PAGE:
In 1935, Rexford Tugwell envisioned the Resettlement Administration as a reform-minded agency whose programs could help address the structural roots of poverty in America.  Its mission was to provide assistance to the most impoverished farm families, assist non-farm rural and low-income urban residents, and address rural environmental devastation. The attention Tugwell and his peers devoted to America’s rural underclass established the RA and its successors as a last-resort lending agency for farmers who could not obtain credit from other sources, including young and beginning farmers.  Over the latter half of the 20th century, the Farm Security Administration, the Farmers Home Administration, and the Farm Service Agency moved further and further away from Tugwell’s vision, first by phasing out the more radical cooperative and health programs and eventually by devoting the majority of their loan funds to guarantee loans by private lenders for more credit-worthy rural residents in order to reduce risk.  These shifts took place in the context of much larger structural changes in the farm sector: as farm consolidation and market fluxes purged rural areas of many small and lower-income farmers, the FmHA and the FSA shifted their programs, allowing nonfarm residents and larger farm businesses to benefit from agency services. 

Rex Tugwell’s reform agenda ultimately failed to survive much beyond his tenure because it was hobbled by two Achilles heels.  The first was that it came of age during the Great Depression, an era of extreme and unusual economic circumstances for the country.  These circumstances led to a greater tolerance within the Roosevelt Administration, and to some extent in Congress and the public sector, for “outside the box” thinking: things were so bad that there was little to lose from trying something new.  So it was that Tugwell and his peers were given authority by the president to enact reform programs unsanctioned by Congress and unsupported by the wealthier farming class that filled the ranks of powerful groups like the Farm Bureau.  Outside of the crisis context, Tugwell’s more radical programs could not find a home; economic conditions improved, powerful farm interests reasserted their authority, and a conservative Congress responded accordingly.  

Congress’ response highlights the second Achilles heel, which was that Tugwell attempted to change fundamental class, race, and economic structures in American society through a government-led program that was highly vulnerable to the whim of traditional political forces, including conservative officials and agribusiness lobbyists.  The programs that were allowed to remain a part of the later agencies’ agendas were the nonthreatening ones: loans to lower-income or new farmers – later rural residents more generally – for land, equipment, and homes, and loans to communities for water systems projects and rural development. “The Farm Bureau,” recalls historian Thomas Clark, “launched a systematic campaign against the FSA [in the 1940s] that has been well documented by historians of federal farm policy…. When Congress repeatedly slashed appropriations for FSA programs, the Farm Bureau happily took the credit” (Clark, 271). The people whom Tugwell hoped to help empower through his programs were largely the disenfranchised poor, who held little in the way of bargaining power with Congress.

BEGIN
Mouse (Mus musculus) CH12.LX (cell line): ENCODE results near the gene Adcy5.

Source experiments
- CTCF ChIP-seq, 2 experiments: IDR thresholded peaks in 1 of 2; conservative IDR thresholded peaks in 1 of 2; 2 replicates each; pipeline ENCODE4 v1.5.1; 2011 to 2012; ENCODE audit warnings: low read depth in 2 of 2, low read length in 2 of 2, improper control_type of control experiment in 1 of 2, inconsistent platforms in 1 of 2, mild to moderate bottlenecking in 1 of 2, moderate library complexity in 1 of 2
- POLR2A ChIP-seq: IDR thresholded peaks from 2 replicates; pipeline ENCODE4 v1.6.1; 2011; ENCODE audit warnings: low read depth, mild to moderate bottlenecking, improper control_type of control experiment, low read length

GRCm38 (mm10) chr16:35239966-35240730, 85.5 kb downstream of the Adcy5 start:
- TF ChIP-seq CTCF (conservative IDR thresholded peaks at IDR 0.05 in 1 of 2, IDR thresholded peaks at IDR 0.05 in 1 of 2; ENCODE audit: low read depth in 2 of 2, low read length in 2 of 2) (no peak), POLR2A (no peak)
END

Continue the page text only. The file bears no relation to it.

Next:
In the face of pressure from entrenched, powerful interests, Congress and Roosevelt’s successors sought to boost prosperity by enacting rural development policies that primarily benefited the business sector, rather than by attempting to implement structural reform.  These policies included infrastructure development in rural communities and, after 1996, commodity subsidies, which largely benefit the buyers of program crops.  Credit programs remained a significant element of the agencies’ work, but it shifted to backstopping risk for commercial lenders. Meanwhile, the risk inherent in direct lending to borrowers without credit limited the amount that the government was able to contribute to helping the poorest of the poor through these programs.  Even if Roosevelt’s successors had been willing to lend heavily, it is doubtful that the policy would have had the results Tugwell had hoped for when he began the Resettlement Administration; the successor agencies’ policies were too limited and the political arena too difficult an environment in which to push for the kind of reform Tugwell envisioned.  As Peter Barry notes, “Credit programs should not be… expected to do too much.  [They] are not effective means of transferring income or wealth among sectors or in serving as policy instruments for structural change” (Barry, 1985, 343). 


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Conkin, Paul.  Tomorrow a New World: The New Deal Community Program.  Ithaca: Cornell University Press, 1959

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 The emergency loans provided by the FmHA in the 1980s also marked a departure from the traditional role of the agency and its predecessors.  Through the end of the 1970s, Herr and LaDue found that recipients of Farm Ownership and Operating Loans represented a higher proportion of tenants, part owners, young farmers, and farmers who could not obtain credit from other sources than was found in the regular farm population.  On average, emergency loans during the 1980s served farms twice as large as those served under the other loan programs, and owners had considerably more equity and assets. (Herr and LaDue, 64-65).